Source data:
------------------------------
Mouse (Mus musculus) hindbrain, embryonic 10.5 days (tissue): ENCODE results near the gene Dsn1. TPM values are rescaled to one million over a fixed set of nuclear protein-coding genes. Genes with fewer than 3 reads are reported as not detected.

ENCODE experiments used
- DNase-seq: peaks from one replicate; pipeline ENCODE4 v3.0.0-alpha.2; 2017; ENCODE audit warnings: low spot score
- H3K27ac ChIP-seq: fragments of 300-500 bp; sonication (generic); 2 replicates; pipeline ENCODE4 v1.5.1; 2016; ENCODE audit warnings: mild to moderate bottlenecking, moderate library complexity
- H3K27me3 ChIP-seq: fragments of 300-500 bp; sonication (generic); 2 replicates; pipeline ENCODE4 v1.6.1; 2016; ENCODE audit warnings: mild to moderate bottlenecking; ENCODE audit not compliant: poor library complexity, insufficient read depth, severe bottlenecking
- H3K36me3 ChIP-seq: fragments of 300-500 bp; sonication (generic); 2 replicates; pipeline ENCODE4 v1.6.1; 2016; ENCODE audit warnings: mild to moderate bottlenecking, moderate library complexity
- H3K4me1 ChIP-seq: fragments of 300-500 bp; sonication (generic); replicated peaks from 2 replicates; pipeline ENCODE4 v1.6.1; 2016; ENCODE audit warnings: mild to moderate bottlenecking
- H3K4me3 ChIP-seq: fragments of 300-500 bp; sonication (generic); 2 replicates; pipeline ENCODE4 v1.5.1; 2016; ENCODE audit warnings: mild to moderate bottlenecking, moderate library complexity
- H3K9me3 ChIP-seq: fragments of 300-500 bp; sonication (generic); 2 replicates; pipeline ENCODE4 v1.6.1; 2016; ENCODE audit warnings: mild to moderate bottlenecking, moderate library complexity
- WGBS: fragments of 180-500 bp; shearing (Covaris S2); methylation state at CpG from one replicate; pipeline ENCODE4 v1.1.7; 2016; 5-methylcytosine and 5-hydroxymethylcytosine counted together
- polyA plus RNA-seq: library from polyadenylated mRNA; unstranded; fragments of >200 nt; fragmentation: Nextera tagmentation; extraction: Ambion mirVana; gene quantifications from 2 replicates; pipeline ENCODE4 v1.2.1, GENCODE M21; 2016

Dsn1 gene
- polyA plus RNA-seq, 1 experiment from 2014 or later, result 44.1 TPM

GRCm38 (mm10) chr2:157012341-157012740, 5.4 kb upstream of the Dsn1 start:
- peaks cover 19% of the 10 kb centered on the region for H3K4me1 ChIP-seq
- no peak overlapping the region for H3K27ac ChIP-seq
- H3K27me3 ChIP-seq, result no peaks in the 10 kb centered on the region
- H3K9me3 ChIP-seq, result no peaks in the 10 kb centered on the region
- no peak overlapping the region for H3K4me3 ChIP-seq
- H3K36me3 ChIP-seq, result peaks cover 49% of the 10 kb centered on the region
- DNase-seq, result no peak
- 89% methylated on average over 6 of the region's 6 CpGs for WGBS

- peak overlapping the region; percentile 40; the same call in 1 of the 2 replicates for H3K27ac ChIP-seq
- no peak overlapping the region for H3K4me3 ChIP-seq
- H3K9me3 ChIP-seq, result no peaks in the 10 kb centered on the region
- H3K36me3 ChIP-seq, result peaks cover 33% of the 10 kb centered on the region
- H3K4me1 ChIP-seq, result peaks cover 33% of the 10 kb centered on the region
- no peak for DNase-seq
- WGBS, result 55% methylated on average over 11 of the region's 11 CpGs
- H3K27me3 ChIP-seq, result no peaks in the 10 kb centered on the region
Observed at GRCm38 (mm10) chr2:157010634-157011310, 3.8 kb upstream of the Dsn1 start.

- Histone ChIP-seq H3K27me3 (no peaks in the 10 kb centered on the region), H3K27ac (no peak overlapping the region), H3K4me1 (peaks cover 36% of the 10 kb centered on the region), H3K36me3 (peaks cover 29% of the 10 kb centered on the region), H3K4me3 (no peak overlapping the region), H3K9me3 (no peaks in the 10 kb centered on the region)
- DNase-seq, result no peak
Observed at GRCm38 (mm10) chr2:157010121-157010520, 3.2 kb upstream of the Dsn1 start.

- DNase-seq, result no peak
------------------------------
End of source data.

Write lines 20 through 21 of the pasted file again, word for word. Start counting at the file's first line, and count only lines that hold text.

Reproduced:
- H3K36me3 ChIP-seq, result peaks cover 49% of the 10 kb centered on the region
- DNase-seq, result no peak